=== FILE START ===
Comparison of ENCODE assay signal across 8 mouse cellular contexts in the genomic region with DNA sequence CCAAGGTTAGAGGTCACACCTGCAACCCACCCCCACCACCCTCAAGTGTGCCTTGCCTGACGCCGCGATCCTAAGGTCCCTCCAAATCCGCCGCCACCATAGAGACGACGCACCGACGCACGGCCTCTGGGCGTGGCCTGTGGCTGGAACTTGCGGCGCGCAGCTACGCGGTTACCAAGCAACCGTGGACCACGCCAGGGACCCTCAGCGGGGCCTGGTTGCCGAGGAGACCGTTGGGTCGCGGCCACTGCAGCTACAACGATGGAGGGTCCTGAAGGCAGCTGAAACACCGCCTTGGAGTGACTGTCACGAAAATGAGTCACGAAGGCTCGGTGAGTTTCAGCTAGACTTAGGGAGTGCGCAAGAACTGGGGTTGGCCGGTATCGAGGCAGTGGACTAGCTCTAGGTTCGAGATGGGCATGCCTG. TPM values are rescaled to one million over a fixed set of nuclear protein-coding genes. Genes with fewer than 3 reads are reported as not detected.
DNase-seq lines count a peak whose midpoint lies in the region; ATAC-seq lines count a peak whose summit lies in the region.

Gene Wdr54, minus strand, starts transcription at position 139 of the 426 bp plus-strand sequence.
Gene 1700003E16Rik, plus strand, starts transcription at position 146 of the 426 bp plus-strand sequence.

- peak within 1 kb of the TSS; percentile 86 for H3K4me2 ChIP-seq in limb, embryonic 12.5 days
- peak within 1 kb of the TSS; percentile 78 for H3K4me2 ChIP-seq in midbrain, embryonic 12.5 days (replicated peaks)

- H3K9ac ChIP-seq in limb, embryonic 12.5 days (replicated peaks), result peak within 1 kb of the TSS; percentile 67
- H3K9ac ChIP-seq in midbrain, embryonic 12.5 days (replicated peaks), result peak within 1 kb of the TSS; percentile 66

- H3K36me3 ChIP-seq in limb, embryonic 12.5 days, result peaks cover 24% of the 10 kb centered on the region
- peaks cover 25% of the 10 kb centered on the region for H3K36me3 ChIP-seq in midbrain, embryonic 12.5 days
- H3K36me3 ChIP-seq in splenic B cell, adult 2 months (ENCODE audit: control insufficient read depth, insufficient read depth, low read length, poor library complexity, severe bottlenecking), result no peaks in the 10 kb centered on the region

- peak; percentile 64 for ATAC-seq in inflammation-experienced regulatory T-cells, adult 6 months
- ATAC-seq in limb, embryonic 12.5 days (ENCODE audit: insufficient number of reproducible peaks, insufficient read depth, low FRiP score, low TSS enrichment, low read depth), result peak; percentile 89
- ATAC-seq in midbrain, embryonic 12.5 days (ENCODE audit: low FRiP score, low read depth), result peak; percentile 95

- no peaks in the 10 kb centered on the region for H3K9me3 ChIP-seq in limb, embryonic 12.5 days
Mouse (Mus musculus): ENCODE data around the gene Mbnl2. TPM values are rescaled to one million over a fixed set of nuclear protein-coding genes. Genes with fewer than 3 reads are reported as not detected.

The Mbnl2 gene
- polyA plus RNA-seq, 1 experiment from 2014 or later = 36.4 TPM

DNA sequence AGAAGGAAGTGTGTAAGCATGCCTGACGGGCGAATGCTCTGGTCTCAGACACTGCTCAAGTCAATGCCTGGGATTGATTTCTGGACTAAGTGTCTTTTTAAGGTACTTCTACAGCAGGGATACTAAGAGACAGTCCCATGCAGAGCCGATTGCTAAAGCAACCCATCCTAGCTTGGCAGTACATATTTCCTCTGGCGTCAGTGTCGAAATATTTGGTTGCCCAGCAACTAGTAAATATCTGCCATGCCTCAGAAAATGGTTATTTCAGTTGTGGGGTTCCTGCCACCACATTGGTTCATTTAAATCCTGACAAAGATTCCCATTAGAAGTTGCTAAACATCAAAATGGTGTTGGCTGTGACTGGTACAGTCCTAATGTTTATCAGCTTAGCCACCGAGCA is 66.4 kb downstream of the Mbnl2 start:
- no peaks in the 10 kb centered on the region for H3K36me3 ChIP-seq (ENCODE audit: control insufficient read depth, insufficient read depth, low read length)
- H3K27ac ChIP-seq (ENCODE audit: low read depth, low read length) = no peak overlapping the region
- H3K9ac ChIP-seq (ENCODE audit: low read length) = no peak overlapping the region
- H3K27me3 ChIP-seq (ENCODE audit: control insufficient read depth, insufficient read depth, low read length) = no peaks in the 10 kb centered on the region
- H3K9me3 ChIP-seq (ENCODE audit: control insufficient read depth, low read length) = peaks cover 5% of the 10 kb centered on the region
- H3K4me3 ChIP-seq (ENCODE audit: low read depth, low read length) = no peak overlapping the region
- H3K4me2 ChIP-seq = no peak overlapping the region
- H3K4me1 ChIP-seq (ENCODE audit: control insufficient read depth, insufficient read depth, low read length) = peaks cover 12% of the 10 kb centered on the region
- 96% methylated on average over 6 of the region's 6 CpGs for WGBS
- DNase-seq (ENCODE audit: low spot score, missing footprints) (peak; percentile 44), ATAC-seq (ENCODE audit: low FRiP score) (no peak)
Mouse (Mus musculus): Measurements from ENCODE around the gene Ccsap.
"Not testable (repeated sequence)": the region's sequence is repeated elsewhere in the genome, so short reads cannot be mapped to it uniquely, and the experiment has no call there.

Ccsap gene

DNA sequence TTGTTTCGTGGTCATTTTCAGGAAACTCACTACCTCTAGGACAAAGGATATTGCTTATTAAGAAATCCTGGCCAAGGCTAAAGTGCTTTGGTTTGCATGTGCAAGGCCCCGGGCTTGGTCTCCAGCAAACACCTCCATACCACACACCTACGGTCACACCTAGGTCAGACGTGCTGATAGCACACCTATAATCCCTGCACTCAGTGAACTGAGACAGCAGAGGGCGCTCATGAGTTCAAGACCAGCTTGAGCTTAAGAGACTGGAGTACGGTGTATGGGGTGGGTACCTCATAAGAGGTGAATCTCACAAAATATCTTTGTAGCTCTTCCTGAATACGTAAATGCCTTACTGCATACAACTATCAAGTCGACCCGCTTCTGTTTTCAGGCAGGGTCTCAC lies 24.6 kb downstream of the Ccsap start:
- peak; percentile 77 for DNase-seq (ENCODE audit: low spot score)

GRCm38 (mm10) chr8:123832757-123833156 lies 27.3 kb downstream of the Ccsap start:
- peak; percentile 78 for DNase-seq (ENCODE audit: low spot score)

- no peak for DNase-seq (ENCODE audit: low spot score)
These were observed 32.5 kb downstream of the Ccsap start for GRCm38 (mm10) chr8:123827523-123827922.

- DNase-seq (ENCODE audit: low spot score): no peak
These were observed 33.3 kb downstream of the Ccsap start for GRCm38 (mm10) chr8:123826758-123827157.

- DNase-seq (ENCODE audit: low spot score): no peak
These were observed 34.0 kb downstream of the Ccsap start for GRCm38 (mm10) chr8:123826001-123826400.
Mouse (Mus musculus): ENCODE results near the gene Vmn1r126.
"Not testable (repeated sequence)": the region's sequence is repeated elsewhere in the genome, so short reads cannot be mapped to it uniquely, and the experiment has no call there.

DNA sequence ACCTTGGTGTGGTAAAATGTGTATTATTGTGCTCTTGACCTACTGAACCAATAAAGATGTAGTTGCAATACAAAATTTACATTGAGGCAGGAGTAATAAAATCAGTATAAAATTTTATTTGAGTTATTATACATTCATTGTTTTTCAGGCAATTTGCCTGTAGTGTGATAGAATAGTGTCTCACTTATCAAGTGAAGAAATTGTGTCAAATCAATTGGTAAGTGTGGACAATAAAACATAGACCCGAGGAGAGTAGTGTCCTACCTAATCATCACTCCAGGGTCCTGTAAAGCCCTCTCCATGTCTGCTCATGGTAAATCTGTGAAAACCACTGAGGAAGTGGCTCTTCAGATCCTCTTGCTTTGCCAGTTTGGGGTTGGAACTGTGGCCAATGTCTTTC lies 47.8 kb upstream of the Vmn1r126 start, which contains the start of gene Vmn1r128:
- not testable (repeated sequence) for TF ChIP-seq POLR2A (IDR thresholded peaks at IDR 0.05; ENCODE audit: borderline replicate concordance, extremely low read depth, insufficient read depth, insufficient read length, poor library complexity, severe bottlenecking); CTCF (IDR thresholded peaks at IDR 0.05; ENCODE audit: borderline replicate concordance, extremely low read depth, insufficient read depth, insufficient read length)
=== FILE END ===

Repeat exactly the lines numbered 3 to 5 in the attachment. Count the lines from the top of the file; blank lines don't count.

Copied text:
Gene Wdr54, minus strand, starts transcription at position 139 of the 426 bp plus-strand sequence.
Gene 1700003E16Rik, plus strand, starts transcription at position 146 of the 426 bp plus-strand sequence.

- peak within 1 kb of the TSS; percentile 86 for H3K4me2 ChIP-seq in limb, embryonic 12.5 days